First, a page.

Film Reviews

Nanni Moretti having a ball

The Pope has died. Almost all in cardinal red, the 108 electors, one of whom will be selected the new Pontiff after days of balloting, file chanting into the Vatican as tens of thousands of the faithful gather in St. Peter’s square. One of a cordoned-off gaggle of journalists breathlessly narrates the odds on the new Pope as though at a European League football match. Inside a magnificently frescoed chamber, the cardinals–all old, all male–tap their pens in unconscious time. Suddenly we can hear their thoughts: Not me, Lord! Please, not me.

This unexpected abdication of ambition by the man who is selected after a stalemate between the top three rivals, is the premise of We Have a Pope. From its stately opening rhythms the movie slowly reveals itself to be a gentle comedy, of a type we know well: Waking Ned Divine, A Room with a View, the recent Best Exotic Marigold Hotel (still playing at Kahala). Habemus Papam (the Italian title, the words pronounced from on high to the masses in the square below) hews to the formula–take a beautiful, soul-stirring place, add a group of inbred delightful characters, then stir in a complication that takes an hour of screen time to resolve, wryly and humanely.

In this iteration by director/writer Nanni Moretti, all is humming along nicely, until it isn’t. The story takes a Being There twist (Peter Sellers as a childlike man whose simplicity is mistaken for greatness), then genuflects toward Mark Twain’s The Prince and the Pauper (boy king trades places with commoner, discovers self). And then, for the last half hour, it becomes something more than a comedy: a film that dares to leave the safety of its neat, tidy and well-made plot for the sort of high-wire walk that we usually only get from watching live theatre.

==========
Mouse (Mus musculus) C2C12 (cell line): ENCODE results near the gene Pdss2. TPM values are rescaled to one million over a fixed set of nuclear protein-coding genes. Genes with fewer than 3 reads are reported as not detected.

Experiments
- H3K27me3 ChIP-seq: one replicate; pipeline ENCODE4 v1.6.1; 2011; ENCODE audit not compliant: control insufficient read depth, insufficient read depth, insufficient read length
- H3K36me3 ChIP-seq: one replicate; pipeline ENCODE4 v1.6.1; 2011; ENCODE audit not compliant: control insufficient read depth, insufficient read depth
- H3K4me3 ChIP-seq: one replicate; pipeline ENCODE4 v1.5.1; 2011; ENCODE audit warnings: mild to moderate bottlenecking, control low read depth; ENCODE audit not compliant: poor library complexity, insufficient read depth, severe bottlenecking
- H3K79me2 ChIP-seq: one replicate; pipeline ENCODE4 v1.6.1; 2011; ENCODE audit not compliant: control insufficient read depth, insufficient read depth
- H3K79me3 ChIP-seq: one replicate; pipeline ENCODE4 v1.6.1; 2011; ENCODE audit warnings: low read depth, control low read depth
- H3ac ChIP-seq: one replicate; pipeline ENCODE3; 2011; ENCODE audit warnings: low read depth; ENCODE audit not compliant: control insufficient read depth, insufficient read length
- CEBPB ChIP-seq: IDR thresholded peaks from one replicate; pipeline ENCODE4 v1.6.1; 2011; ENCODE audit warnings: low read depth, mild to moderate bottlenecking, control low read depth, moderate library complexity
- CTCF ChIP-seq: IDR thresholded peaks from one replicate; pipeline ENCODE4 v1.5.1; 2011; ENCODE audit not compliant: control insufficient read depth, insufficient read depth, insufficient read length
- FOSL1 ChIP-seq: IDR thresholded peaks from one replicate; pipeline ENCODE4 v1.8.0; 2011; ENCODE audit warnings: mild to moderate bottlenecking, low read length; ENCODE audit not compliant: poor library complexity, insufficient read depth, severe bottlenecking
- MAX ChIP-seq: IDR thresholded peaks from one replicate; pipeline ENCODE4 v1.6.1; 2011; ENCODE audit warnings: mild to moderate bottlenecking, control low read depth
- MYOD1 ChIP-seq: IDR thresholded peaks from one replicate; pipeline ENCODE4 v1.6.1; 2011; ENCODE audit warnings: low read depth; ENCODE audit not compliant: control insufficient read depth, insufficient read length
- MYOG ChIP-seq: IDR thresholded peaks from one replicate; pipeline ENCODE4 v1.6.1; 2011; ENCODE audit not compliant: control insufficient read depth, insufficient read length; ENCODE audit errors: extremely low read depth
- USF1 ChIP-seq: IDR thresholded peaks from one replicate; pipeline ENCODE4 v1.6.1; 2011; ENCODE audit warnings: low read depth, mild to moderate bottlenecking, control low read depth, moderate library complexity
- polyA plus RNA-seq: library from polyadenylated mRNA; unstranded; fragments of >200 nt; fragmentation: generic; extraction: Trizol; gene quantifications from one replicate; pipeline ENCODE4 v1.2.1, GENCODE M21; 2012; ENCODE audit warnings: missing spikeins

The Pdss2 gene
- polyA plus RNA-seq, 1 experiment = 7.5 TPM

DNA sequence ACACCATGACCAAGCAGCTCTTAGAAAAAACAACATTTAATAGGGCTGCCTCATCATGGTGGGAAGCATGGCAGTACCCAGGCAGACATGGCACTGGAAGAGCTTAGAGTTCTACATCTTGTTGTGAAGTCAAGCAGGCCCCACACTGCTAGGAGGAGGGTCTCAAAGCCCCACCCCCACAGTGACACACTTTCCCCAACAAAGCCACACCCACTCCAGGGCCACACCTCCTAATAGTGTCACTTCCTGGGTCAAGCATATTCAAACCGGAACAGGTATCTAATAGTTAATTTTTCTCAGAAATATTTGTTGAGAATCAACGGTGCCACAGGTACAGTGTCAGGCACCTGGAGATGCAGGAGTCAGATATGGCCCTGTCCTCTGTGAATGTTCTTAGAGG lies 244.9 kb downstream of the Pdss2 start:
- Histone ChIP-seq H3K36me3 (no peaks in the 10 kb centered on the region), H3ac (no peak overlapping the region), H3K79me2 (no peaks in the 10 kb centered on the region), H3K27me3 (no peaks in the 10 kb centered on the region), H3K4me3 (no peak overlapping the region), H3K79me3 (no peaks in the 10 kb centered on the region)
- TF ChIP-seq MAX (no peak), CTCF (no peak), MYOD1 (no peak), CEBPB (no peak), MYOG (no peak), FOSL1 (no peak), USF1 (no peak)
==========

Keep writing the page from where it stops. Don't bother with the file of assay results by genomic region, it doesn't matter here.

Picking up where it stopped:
Good films in which religion plays a comic role are the rule rather than the exception, but We Have a Pope plays it both ways. Even that isn’t so unusual–you can wring a lot of cheap piety from a soaring soundtrack and a moment of awe at a sunrise–but this movie tries on and rejects the usual philosophical arguments about God and His/Her intentions like a quick-change artist. If you’re not Catholic–and I’m most definitely not, given my memories of being ambushed by priests and whacked by missals en route to public school–you don’t have to worry that you’ll find yourself being tricked by art into embracing a reactionary message. This film is for all of us. And it’s funny, and sumptuous to watch.

But, unlike the reluctant Pope, you’ll have to make up your mind fast: it’s only showing at the Doris Duke tonight, Wednesday (1pm and 7:30pm), and tomorrow (same showtimes). Afterwards, you can go out for coffee and dessert.